7pm: Tenzin Geshe, the very young secretary of the Dalai Lama, has just left. He came down to tell us of plans for my audience tomorrow at 10am. A young, intelligent, eager guy. He seems to be only in his twenties, and the Dalai Lama himself is only thirty-three. He brought me the first copy of a mimeographed newspaper that is being put out here for Tibetans. There are great problems for the Tibetan refugees like those I saw today in Upper Dharamsala living in many tents under the trees on the steep mountainside, clinging precariously to a world in which they have no place and only waiting to be moved somewhere else – to “camps.” We had walked up, Harold and I, to Upper Dharamsala by the back road to McLeod Ganj, which is where the Dalai Lama lives. It is really the top of the mountain we are on now. Suddenly we were in a Tibetan village with a new, spanking white chorten in the middle of it. There we met Sonam Kazi, who was expecting us to come by bus. We climbed higher to the empty buildings of Swarg Ashram which the Dalai Lama has just vacated to move to his new quarters. A lovely site, but cramped. The buildings are old and ramshackle, and as Sonam said, “the roof leaks like hell.” Then further on up to the top – an empty house surrounded by prayer flags. Tibetans are established all over the mountain in huts, houses, tents, anything. Prayer flags flutter among the trees. Rock mandalas are along all the pathways. Om Mane Padme Hum, the Tibetan mantra (meaning The Jewel in the Lotus) is carved on every boulder. It is moving to see so many Tibetans going about silently praying — almost all of them are constantly carrying rosaries. We visited a small monastic community of lamas under the Dalai Lama’s private chaplain, the Khempo of Namgyal Tra-Tsang, whom I met. We were ushered into his room where he sat studying Tibetan block-print texts in narrow oblong sheets. He was wearing tinted glasses. The usual rows of little bowls of water. A tanka. Marigolds growing in old tin cans.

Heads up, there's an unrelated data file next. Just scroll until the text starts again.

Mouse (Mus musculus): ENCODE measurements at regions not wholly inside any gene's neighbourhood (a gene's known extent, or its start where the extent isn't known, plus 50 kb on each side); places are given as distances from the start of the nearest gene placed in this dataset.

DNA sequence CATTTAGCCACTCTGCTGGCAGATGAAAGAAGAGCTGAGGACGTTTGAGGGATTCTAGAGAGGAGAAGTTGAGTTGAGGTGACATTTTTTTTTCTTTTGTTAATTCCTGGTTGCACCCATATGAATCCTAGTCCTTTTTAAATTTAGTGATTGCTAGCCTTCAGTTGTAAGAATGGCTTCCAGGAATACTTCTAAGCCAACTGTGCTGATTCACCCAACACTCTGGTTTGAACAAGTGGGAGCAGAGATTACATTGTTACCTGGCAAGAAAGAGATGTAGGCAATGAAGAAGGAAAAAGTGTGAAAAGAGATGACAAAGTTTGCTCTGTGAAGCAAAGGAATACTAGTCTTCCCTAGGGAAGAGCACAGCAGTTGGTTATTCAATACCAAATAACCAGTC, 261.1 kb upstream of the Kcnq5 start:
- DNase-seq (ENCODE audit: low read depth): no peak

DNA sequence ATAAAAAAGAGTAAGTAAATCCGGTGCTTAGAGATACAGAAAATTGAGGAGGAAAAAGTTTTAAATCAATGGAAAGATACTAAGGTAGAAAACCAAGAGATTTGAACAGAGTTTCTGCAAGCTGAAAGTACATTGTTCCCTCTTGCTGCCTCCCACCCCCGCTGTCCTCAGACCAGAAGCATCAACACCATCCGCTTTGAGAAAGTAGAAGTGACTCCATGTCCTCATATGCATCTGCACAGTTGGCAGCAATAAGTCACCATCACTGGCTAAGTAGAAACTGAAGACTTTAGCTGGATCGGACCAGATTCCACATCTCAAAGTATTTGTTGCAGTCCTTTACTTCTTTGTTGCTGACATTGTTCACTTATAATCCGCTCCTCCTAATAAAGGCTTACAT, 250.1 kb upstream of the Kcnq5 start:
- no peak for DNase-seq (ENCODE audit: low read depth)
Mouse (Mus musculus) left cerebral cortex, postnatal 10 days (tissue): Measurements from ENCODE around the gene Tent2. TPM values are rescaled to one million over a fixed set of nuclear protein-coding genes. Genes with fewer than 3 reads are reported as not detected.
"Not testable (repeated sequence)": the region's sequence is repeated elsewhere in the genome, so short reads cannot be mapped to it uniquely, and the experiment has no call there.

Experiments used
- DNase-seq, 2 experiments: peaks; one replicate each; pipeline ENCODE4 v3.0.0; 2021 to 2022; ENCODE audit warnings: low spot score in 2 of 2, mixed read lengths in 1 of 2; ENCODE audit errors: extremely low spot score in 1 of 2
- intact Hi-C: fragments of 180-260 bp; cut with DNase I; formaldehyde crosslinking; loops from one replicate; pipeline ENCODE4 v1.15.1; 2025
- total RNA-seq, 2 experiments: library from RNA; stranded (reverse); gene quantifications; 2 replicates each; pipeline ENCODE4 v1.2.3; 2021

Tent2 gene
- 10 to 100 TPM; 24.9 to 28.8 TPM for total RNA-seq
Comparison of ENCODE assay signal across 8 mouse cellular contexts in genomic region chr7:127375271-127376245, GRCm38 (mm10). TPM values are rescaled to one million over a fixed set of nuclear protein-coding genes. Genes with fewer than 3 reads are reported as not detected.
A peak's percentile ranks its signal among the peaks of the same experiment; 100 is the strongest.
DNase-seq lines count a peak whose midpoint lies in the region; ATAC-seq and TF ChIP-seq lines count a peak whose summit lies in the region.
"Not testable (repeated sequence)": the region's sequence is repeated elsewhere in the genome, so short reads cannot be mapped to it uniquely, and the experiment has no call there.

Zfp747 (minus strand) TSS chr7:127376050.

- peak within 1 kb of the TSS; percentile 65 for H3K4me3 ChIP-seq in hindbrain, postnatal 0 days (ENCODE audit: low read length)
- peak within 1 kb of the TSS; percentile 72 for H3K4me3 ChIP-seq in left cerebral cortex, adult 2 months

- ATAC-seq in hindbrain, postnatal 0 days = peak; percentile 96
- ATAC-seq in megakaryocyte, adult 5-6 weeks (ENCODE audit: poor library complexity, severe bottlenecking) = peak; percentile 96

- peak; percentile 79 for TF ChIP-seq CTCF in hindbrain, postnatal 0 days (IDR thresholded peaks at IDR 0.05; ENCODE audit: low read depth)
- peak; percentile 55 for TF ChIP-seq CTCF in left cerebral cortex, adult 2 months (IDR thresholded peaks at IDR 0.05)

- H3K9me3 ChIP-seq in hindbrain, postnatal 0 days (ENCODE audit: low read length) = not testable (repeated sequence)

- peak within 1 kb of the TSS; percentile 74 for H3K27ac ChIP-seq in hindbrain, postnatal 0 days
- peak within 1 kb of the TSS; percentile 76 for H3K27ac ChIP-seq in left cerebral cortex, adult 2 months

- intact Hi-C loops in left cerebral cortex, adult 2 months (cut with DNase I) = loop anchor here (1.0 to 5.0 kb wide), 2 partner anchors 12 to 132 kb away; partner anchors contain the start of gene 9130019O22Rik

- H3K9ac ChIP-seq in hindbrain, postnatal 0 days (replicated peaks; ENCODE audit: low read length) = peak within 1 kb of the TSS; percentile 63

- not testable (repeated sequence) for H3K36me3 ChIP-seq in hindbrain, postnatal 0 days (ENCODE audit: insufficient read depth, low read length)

A happy Thomas Merton in India, standing behind a truck for a photo – on what was a cold day

November 4, 1968 / Afternoon

I had my audience with the Dalai Lama this morning in his new quarters. It was a bright, sunny day – blue sky, the mountains absolutely clear. Tenzin Geshe sent a jeep down. We went up the long way round through the army post and past the old deserted Anglican Church of St. John in the Wilderness. Everything at McLeod Ganj is admirably situated, high over the valley, with snow-covered mountains behind, all pine trees, with apes in them, and a vast view over the plains to the south. Our passports were inspected by an Indian official at the gate of the Dalai Lama’s place. There were several monks standing around — like monks standing around anywhere — perhaps waiting to go somewhere. A brief wait in a sitting room, all spanking new, a lively, bright Tibetan carpet, bookshelves full of the Kangyur and Tangyur scriptures presented to the Dalai Lama by Suzuki.

The Dalai Lama is most impressive as a person. He is strong and alert, bigger than I expected (for some reason I thought he would be small). A very solid, energetic, generous, and warm person, very capably trying to handle enormous problems — none of which he mentioned directly. There was not a word of politics. The whole conversation was about religion and philosophy and especially ways of meditation. He said he was glad to see me, had heard a lot about me. I talked mostly of my own personal concerns, my interest in Tibetan mysticism. Some of what he replied was confidential and frank. In general he advised me to get a good base in Madhyamika philosophy (Nagarjuna and other authentic Indian sources) and to consult qualified Tibetan scholars, uniting study and practice. Dzogchen was good, he said, provided one had a sufficient grounding in metaphysics or anyway Madhyamika, which is beyond metaphysics. One gets the impression that he is very sensitive about partial and distorted Western views of Tibetan mysticism and especially about popular myths. He himself offered to give me another audience the day after tomorrow and said he had some questions he wanted to ask me.